The $100,000 Green Card

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oasis789 Posted: Sun, Dec 11 2011 12:38 AM

There was a guest editorial on Techcrunch today from one Scott Banister,  "an American serial entrepreneur and investor" who co-founded Zivity:

If being defined as “highly-skilled” outweighs the potential costs of immigration, wouldn’t the payment of an entrance tax deliver the same margin of safety? Let anyone under age 50 pay a $100,000 fee toward the retirement of the US public debt, satisfy the usual anti-criminal criteria, and get their green card. No quotas and no requirements to prove that their skills are “special” and “needed”.

Are you grossed out by the idea of selling residency? The potential buyers certainly won’t thank you for your “generosity” in making it free, but impossible, to get a green card by current methods. And given that the Senate recently passed a bill to raise what I estimate could be over $60 million from a fee on an annual green card lottery, do we really think being in the business of selling raffle tickets is somehow more legit than selling the prize itself?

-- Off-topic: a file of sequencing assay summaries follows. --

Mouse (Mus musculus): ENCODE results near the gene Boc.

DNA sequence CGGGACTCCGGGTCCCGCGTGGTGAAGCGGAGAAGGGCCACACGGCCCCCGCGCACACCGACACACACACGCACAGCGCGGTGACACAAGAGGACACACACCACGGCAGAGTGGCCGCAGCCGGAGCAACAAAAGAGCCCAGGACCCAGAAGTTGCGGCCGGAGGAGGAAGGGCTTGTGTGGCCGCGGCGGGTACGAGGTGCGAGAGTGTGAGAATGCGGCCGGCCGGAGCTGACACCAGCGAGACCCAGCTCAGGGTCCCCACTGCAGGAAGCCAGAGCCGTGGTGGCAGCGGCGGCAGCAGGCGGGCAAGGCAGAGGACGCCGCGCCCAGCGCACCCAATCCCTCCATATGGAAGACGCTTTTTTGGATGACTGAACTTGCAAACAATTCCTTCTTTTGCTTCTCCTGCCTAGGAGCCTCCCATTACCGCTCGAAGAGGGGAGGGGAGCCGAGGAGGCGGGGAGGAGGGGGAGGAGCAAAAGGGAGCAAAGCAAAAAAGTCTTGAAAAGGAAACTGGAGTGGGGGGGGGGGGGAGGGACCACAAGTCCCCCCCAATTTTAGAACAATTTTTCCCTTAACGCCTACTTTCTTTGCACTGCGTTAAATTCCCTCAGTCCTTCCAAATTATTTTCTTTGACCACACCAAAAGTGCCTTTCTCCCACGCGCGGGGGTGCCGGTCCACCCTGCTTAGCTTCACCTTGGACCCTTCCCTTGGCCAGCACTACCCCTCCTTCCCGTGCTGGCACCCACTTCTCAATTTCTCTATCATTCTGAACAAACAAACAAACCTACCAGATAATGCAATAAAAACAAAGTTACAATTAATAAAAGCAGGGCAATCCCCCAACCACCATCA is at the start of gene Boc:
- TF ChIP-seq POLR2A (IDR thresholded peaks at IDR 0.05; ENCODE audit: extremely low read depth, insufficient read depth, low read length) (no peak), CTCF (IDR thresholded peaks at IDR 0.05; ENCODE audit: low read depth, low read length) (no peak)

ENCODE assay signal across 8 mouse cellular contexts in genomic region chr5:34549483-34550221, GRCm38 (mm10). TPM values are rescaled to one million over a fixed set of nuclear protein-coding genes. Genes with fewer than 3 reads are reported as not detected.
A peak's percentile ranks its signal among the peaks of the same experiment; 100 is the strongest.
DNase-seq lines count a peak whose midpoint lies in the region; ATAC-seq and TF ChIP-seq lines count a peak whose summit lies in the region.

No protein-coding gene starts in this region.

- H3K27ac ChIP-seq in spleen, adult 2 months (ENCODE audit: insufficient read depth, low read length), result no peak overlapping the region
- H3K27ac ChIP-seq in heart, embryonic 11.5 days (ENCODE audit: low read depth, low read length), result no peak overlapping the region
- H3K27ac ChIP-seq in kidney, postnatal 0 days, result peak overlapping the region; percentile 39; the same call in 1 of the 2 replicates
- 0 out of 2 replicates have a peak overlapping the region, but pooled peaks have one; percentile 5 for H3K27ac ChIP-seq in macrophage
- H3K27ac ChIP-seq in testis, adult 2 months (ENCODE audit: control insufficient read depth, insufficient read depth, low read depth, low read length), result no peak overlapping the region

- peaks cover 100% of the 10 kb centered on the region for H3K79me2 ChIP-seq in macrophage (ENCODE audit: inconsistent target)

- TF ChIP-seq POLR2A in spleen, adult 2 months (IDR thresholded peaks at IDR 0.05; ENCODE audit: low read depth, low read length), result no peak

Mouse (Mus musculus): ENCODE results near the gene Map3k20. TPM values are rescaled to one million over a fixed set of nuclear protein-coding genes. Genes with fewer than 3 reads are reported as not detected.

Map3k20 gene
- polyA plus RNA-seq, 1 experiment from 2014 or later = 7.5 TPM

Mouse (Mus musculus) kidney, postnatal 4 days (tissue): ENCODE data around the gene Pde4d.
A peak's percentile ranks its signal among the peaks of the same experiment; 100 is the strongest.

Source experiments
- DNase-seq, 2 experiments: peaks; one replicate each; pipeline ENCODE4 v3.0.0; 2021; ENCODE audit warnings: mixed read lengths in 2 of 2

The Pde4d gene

Just 100,000 new residents per year at $100,000 each would generate $10 billion for the public treasury. That would be quite a meaningful contribution to our country, not including the likely economic growth and increased tax revenues from adding these new workers. People capable of saving up $100,000 to invest in a green card are likely to be productive.

I dunno... Well, better paying us than paying the coyotes, eh?

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eunoia replied on Tue, Dec 13 2011 12:19 PM



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I doubt it would work. Most people who would have the 100k wouldn't want to move here and start over. 

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AKwyn replied on Wed, Dec 14 2011 2:37 AM

This doesn't sound reasonable... I mean the people who do have the skill sets would have to work twice as hard to make $100,000 and with the way the economy is it seems unlikely there will be enough jobs for these immigrants to earn $100,000 to live here.

And seriously, if I had to pay $100,000 to live here; I wouldn't want to live in the US either, I would just move to a place that'd treat me fairly and not offer me an option whether or not to take the gratuitous route of being improved for immigration or paying $100,000 just to get in.


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